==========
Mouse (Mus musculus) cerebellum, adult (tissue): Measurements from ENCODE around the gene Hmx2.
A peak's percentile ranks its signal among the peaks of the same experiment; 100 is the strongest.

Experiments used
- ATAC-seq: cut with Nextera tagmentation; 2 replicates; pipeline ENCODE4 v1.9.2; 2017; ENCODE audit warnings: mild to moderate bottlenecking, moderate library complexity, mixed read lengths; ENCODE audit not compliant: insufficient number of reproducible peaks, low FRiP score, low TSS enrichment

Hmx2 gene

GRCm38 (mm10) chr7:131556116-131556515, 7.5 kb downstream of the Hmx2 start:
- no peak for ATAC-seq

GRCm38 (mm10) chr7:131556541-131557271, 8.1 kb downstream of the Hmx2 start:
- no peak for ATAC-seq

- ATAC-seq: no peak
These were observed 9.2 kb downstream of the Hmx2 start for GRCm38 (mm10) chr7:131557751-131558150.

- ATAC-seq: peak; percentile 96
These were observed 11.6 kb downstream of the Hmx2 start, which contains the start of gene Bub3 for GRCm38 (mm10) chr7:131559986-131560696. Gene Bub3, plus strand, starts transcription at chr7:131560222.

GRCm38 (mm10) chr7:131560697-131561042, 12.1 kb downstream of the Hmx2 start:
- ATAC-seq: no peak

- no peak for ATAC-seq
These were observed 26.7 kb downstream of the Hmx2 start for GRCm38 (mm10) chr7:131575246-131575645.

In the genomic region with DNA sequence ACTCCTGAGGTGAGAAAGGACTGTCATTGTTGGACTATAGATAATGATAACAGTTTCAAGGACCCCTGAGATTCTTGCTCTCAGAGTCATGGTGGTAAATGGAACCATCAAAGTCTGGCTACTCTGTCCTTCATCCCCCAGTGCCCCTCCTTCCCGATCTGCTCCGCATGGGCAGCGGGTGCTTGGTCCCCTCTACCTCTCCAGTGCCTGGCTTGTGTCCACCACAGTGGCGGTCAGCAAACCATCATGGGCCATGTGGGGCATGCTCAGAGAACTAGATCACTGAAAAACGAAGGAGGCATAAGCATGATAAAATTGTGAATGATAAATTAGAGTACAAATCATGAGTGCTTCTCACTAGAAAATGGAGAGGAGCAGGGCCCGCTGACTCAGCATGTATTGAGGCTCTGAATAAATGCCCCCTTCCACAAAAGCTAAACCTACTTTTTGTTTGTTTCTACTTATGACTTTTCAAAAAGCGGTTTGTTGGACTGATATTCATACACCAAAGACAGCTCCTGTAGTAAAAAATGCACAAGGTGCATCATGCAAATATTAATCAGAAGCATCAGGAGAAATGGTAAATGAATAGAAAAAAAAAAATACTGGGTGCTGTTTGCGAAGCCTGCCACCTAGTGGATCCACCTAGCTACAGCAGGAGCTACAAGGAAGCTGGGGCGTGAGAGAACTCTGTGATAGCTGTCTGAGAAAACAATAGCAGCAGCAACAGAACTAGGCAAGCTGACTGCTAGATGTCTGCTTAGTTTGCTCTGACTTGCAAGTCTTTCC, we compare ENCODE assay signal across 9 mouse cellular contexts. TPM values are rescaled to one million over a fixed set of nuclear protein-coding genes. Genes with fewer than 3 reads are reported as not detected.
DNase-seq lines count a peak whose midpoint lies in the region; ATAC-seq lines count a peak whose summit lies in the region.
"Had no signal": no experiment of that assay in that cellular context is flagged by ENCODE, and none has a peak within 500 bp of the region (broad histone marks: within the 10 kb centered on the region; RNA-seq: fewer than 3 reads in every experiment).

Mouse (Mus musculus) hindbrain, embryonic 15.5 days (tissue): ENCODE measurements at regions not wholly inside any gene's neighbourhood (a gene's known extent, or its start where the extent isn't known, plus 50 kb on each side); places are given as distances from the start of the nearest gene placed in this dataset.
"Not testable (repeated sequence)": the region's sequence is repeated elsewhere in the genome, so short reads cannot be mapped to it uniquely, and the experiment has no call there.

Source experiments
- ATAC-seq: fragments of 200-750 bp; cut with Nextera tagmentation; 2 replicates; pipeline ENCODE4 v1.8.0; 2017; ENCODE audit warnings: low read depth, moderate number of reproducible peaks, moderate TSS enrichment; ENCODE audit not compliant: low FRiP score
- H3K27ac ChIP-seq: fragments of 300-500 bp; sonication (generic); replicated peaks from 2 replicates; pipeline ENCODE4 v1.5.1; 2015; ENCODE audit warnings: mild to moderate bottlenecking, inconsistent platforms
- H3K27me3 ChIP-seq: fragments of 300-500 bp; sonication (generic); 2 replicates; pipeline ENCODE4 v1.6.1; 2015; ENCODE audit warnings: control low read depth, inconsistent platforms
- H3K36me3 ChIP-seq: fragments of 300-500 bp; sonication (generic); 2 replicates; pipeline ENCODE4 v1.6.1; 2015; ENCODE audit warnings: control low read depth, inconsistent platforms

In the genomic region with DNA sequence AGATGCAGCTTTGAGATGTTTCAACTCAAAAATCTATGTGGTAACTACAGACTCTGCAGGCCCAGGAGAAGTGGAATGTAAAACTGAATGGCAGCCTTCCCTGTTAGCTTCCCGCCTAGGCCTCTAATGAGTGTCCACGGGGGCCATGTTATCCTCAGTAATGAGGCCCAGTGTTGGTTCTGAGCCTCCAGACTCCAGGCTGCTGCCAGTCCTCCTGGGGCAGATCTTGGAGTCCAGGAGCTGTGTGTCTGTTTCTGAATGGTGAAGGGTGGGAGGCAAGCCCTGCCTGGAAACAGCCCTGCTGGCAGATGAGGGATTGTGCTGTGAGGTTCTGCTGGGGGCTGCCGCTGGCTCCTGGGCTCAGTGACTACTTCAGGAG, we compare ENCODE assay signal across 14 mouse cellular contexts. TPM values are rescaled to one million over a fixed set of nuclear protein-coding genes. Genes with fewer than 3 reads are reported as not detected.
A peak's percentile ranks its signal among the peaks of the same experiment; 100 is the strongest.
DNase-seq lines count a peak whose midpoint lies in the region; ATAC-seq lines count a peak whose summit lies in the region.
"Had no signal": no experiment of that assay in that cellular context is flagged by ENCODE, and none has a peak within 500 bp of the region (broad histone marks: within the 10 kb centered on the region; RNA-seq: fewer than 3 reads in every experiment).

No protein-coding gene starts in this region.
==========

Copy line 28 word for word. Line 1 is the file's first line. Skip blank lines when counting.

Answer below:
In the genomic region with DNA sequence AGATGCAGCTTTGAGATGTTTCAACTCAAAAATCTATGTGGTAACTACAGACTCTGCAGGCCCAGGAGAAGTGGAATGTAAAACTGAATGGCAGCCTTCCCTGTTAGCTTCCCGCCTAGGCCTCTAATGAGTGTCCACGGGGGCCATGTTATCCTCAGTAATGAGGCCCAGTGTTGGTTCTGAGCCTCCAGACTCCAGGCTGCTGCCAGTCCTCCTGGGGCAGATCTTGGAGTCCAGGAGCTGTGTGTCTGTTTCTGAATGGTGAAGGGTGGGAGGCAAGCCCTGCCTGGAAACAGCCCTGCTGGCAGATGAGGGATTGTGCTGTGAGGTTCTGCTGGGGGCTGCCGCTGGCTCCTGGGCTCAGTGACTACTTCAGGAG, we compare ENCODE assay signal across 14 mouse cellular contexts. TPM values are rescaled to one million over a fixed set of nuclear protein-coding genes. Genes with fewer than 3 reads are reported as not detected.